Evidently, following in the footsteps of the majority of his predecessors as prime minister, the foreign policy of Sher Bahadur Deuba too is mostly based on expediency. After nearly two months in office, he is yet to appoint a foreign minister. His recent actions suggest a tilt to the south, as he soft peddles the drowning of a Nepali national by the Indian border force and the flying of Indian military choppers over Nepali territory. He has also formed a committee, on thin evidence, to investigate possible Chinese encroachment of Nepali territory. The Home Ministry led by his close acolyte then banned anti-Modi protests.
While Deuba sends all the right signals to New Delhi, he also seems intent on securing parliamentary approval for the American MCC compact. Diplomatic cables from the US Embassy in Kathmandu to Washington DC made public by Wikileaks have long described Deuba as a trusted friend of America. Deuba is bound to face a tough time getting the compact approved though; all his allies in the government are opposed to it in its current (or any other) form. The Nepal visit of the MCC head won’t change things much as most communist leaders here have long since made up their minds.
Perhaps Deuba wasn’t that pleased when, upon assuming office, China’s Global Times called him a ‘pro-Indian leader’. Deuba has never had a comfortable relation with Beijing, not the least because of his western proclivities. Ironically, this is also why many in New Delhi mistrust him. The constituency in India for closer strategic ties with the US continues to build in light of the recent India-China border tensions. Yet that doesn’t mean strategic thinkers there are comfortable with the idea of the Americans calling the shots in Nepal, India’s traditional backyard.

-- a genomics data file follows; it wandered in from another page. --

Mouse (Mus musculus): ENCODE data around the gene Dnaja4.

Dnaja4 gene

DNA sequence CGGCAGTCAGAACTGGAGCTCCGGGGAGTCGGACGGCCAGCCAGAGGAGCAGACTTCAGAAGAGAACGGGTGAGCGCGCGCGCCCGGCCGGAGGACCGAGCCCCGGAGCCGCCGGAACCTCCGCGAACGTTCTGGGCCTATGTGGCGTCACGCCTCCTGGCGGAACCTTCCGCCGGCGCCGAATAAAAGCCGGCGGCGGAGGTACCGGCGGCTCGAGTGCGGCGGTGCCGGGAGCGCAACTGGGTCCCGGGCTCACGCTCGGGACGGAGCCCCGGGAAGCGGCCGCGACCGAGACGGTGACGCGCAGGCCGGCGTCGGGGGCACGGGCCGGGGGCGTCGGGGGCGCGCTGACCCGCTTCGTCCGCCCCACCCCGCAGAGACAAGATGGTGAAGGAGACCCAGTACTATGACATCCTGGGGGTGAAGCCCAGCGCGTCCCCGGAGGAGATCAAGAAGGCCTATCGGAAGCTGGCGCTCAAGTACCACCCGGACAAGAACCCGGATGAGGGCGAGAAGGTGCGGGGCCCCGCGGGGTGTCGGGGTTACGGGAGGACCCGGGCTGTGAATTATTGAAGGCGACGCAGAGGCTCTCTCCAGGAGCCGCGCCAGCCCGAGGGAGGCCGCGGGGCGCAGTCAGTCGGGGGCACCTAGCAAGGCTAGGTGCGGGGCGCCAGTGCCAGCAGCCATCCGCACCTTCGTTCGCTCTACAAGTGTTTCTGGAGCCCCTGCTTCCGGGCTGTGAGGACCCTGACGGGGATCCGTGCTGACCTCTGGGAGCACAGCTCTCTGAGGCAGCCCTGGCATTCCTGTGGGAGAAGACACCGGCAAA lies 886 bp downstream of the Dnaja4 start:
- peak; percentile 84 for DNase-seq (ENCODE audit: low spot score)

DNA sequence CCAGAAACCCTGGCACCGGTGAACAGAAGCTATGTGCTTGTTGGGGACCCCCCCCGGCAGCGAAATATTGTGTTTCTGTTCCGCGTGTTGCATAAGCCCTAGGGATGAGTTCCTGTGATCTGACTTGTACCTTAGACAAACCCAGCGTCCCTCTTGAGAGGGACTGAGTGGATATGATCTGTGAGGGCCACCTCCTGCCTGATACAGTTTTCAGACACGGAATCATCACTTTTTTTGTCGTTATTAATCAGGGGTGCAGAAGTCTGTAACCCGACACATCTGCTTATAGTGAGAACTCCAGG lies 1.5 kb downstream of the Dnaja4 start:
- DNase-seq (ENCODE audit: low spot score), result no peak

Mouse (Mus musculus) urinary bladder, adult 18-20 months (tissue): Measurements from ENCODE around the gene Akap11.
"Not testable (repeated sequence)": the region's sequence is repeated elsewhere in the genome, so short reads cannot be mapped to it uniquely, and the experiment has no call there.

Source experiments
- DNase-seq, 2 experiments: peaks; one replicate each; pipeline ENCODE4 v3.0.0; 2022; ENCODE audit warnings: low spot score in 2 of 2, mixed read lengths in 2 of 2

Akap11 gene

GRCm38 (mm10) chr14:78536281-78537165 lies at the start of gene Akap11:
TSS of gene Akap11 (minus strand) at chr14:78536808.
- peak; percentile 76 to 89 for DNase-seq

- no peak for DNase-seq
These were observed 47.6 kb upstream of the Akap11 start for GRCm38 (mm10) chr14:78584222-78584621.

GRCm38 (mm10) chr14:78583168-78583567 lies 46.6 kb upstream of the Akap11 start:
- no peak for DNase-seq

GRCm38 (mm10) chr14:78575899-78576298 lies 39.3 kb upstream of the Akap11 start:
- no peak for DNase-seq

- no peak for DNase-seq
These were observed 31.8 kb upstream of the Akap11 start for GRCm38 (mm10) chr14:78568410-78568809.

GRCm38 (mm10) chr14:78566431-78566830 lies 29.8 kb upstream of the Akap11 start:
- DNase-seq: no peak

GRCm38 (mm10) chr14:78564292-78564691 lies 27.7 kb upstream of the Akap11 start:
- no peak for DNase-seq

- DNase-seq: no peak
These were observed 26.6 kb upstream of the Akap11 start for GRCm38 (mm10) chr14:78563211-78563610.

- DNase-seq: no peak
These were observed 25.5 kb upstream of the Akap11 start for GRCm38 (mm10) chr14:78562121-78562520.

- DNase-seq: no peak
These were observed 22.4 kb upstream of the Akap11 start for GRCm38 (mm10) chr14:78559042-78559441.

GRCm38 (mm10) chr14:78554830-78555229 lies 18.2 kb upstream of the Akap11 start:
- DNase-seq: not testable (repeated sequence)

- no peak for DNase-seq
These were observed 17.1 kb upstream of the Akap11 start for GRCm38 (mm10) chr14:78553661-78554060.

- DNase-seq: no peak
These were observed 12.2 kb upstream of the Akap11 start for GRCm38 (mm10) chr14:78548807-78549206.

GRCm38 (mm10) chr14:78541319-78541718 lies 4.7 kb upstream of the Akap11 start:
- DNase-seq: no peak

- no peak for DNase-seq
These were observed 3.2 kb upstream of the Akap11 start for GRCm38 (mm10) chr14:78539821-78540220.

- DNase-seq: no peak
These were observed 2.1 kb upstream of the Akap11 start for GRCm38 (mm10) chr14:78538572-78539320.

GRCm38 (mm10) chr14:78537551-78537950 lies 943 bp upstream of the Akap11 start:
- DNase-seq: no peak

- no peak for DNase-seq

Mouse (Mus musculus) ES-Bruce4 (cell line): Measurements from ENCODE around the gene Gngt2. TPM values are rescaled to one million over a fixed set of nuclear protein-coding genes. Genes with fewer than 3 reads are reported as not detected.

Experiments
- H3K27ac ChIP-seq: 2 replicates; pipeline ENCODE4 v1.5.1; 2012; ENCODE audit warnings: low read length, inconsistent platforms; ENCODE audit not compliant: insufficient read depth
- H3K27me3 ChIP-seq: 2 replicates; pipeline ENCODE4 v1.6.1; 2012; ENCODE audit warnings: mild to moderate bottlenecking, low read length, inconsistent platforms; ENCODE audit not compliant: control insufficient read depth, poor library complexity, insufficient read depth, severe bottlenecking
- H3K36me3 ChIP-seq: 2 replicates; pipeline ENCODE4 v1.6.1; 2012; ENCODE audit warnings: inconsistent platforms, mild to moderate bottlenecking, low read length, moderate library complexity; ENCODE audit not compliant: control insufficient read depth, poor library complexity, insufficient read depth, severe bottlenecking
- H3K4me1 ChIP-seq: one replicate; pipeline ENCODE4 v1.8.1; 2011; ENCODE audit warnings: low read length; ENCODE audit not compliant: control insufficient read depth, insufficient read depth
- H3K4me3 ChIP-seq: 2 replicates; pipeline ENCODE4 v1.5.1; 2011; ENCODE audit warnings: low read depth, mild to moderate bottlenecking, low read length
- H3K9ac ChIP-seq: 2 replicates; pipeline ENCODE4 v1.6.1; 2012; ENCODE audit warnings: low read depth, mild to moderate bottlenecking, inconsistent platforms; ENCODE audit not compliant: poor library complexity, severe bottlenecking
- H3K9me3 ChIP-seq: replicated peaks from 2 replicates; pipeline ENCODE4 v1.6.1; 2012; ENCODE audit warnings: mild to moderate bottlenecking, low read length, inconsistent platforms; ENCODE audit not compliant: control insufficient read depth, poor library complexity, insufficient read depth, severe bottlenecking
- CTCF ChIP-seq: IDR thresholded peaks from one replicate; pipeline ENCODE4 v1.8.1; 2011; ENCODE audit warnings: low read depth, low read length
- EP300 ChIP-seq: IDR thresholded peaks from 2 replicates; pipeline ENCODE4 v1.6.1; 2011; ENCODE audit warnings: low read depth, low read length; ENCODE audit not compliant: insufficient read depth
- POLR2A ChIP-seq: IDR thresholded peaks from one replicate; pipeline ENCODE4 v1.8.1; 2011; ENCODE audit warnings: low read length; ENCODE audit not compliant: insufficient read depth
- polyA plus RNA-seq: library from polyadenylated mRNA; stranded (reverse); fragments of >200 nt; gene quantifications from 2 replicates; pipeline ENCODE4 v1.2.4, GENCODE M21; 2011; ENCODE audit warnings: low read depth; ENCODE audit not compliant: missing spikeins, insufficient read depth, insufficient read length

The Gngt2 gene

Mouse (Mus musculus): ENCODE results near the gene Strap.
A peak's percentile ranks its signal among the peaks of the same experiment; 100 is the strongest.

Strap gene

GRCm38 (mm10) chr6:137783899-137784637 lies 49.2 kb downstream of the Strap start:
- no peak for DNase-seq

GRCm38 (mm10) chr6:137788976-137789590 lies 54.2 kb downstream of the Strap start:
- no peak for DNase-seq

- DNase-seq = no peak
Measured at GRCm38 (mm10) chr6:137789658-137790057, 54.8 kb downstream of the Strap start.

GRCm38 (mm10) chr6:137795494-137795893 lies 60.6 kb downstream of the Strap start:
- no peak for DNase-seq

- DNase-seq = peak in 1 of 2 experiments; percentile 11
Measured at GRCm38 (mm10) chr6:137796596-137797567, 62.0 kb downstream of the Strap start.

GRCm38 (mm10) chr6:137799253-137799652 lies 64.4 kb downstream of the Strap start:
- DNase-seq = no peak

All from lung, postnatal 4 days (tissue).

Going into the next Nepali Congress general convention, Deuba believes his interests will be best served by being in India’s good books—the country’s age-old need for a delicate balance between India and China be damned. In fact, Deuba was reluctant to become the prime minister by displacing Oli, whom New Delhi was warming up to. Only when domestic politics turned firmly in favor of his prime ministership did he change his mind. The leader of the country’s most illustrious democratic party relying on India to get re-elected as party chair says as much about India’s old interventionist tendencies as it does about our leaders’ utter lack of shame.
Most interesting will be to watch how the Chinese deal with Deuba in the days ahead. They have cultivated a sizable political section in Nepal, which they are sure to use to minimize American presence and to push for expeditious implementation of the nine BRI projects identified for Nepal. Besides, a huge constituency in Nepali Congress is still strongly in favor of closer ties with Beijing; such a ‘nationalist’ stand goes down well with many voters.
The Chinese are in a position to make Deuba’s life difficult if he continues to be seen as pushing the American agenda in Nepal. The kind of misinformation about the MCC Compact circulating on YouTube and the spontaneous anti-MCC rallies from obscure groups are a bitter foretaste of things to come for Deuba.
This again shows the importance of having a foreign policy based on broad political consensus, which will be the starting ground for negotiations with all international actors. It will then be difficult for foreign actors to push their agenda through their divide and rule strategy. But Deuba, again like most of his predecessors, is going the exact opposite way.